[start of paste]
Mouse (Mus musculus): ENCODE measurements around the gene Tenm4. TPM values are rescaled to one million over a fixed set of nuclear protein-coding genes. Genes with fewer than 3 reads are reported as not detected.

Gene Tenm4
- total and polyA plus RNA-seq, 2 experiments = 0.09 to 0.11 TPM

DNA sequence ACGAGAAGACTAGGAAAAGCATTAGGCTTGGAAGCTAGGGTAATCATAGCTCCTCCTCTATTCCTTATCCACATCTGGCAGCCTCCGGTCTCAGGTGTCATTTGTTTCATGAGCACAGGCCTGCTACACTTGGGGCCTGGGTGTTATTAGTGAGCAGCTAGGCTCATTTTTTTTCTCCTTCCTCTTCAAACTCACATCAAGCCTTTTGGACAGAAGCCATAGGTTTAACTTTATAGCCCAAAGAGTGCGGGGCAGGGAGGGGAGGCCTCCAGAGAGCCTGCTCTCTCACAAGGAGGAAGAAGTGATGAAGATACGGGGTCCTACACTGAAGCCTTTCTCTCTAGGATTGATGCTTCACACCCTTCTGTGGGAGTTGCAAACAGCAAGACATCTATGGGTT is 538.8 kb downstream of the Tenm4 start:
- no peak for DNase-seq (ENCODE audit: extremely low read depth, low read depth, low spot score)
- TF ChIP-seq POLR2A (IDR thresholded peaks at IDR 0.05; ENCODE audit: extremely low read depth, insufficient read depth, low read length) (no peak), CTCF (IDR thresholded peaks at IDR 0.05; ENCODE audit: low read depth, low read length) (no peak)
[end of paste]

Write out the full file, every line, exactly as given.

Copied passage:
Mouse (Mus musculus): ENCODE measurements around the gene Tenm4. TPM values are rescaled to one million over a fixed set of nuclear protein-coding genes. Genes with fewer than 3 reads are reported as not detected.

Gene Tenm4
- total and polyA plus RNA-seq, 2 experiments = 0.09 to 0.11 TPM

DNA sequence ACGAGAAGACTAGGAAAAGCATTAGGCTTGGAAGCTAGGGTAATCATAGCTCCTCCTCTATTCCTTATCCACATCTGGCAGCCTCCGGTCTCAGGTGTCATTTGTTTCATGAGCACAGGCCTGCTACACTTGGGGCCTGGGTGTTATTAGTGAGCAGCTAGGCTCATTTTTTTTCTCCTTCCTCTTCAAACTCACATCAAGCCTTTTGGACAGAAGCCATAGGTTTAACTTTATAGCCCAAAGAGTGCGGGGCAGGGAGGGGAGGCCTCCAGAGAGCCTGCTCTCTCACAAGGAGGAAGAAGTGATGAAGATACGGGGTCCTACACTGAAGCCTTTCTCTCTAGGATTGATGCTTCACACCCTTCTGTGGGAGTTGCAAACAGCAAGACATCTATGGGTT is 538.8 kb downstream of the Tenm4 start:
- no peak for DNase-seq (ENCODE audit: extremely low read depth, low read depth, low spot score)
- TF ChIP-seq POLR2A (IDR thresholded peaks at IDR 0.05; ENCODE audit: extremely low read depth, insufficient read depth, low read length) (no peak), CTCF (IDR thresholded peaks at IDR 0.05; ENCODE audit: low read depth, low read length) (no peak)